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Welcome to the Decorah North Eagles! We hope you enjoy watching and learning with us! Click the livestream to watch and scroll down the page to learn more about the eagles and their surroundings. For branch ID, follow this link.
The Decorah North eagles are nesting on private property north of Decorah, Iowa. Their nest is located in a white oak tree in a scrap of forest bordering a valley. A stream is located across a field where cattle are pastured. In general, the eagles begin courtship in October, productive mating in late January or early February, and egg-laying in mid to late February. Hatching usually begins in late March to early April, and the eaglets fledge in mid-to-late June. While young usually disperse between August and October, the adults remain on territory year round.
The eagles eat live and dead fish, squirrels, other birds, rabbit, muskrat, deer, possum and anything else they can catch or find. To learn more about bald eagles in general, please follow this link to the Cornell Lab of Ornithology website.
Decorah North Bald Eagles: DNF and Mr. North
The male is known as Mr. North. The female is the Decorah North Female, or DNF, who replaced Mrs. North in the summer of 2018. We don’t know exactly how or when it happened. You can read more about it here: https://www.raptorresource.org/2019/01/20/north-nest-announcement/
The first nest at the North site was built in a pine tree. The branches collapsed after the second nesting season and the eagles moved to a dead elm tree. They nested there for just one year before moving to their current location in late 2013. In August of 2018, their nest collapsed and slid or fell out of the nest tree during an extremely heavy storm. None of the tree branches were broken or damaged, so we decided to build a starter nest in the same spot. 2020 will mark their seventh season and fourth nest on this territory.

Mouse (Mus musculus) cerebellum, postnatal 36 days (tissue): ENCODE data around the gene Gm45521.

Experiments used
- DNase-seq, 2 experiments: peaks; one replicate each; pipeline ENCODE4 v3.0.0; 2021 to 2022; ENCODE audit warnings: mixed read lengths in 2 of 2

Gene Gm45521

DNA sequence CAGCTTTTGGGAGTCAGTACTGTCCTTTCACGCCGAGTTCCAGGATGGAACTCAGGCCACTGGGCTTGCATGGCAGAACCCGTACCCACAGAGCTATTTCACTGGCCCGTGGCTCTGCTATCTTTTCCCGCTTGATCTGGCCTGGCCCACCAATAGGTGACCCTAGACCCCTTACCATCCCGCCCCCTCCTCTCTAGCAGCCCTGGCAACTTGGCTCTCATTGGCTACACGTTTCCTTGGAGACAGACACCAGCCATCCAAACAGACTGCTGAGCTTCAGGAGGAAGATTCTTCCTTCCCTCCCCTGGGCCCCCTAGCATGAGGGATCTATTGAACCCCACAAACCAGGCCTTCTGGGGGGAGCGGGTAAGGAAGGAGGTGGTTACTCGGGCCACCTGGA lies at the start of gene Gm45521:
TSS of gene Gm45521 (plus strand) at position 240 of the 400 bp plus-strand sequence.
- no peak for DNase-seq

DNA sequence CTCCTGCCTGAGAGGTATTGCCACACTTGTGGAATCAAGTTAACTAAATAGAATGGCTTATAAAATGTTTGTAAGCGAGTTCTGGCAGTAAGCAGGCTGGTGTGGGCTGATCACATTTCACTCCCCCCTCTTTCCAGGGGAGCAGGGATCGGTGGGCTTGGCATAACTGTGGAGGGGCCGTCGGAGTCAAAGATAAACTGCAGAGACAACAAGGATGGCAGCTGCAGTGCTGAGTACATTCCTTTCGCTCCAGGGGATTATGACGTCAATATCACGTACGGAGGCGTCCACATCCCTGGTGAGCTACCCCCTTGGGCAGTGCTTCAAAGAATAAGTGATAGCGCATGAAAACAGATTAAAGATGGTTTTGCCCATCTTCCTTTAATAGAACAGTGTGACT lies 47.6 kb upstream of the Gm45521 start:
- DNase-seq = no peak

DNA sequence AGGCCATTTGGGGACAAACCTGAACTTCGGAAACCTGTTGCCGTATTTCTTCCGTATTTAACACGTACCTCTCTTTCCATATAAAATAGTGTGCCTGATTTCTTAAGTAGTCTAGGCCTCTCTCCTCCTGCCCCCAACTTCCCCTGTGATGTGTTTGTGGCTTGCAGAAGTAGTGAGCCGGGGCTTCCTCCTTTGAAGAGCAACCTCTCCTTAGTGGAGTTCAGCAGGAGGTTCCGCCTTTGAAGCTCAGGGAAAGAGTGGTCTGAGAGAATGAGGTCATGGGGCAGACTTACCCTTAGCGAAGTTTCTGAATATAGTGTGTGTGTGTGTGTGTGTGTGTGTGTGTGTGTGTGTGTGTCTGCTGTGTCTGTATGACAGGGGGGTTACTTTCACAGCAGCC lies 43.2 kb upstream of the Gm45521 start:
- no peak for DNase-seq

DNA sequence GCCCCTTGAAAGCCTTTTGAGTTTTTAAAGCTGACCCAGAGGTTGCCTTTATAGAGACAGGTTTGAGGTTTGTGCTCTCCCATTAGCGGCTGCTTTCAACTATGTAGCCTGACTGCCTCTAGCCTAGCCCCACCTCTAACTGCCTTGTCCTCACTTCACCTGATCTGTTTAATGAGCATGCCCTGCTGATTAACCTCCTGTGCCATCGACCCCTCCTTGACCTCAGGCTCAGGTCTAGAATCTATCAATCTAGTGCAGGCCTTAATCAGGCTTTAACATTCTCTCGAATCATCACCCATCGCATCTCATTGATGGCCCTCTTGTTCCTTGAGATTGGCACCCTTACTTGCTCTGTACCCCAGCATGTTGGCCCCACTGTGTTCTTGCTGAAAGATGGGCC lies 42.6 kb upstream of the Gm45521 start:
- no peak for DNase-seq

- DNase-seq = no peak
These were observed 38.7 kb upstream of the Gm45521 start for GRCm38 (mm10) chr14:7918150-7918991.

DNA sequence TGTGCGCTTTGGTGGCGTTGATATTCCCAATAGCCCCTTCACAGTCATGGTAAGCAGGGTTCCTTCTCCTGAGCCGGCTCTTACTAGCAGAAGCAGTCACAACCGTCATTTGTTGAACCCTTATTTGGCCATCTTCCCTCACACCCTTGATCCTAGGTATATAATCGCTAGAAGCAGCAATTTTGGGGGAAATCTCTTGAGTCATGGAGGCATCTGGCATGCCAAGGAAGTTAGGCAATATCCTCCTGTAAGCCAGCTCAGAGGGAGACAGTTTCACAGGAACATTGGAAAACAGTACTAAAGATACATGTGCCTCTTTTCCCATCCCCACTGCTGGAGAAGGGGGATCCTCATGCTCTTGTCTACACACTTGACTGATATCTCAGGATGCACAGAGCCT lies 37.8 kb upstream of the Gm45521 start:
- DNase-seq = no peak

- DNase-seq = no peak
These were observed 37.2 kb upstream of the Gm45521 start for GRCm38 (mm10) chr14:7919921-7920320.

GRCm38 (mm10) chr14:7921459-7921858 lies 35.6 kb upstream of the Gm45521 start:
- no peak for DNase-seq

The North nest is 56 feet off the ground.
Bald Eagle Vocalization
Learn More About Bald Eagles
We’re writing a series of blogs about the first few weeks of an eaglet’s life. An eaglet spends roughly 75 to 80 days in the nest. For about the first half, it grows and gains weight. For about the second half, it grows flight feathers and starts developing the skills it will need post-fledge. We will focus on week four in this blog. DN15 and DN16 turn 25 and 24 days old today. During week three (fourteen to twenty-one days),
We’re writing a series of blogs about the first few weeks of an eaglet’s life. An eaglet spends roughly 75 to 80 days in the nest. For about the first half, it grows and gains weight. For about the second half, it grows flight feathers and starts developing the skills it will need post-fledge. We will focus on week two in this blog. In their second week of development, the eaglets will gain roughly two pounds, experience rapid growth in
We’re writing a series of blogs about the first few weeks of an eaglet’s life. An eaglet spends roughly 75 to 80 days in the nest. For about the first half, it grows and gains weight. For about the second half, it grows flight feathers and starts developing the skills it will need post-fledge. We will focus on week one in this blog. What can we expect in the first week following hatching? Like humans, growing eaglets have developmental milestones.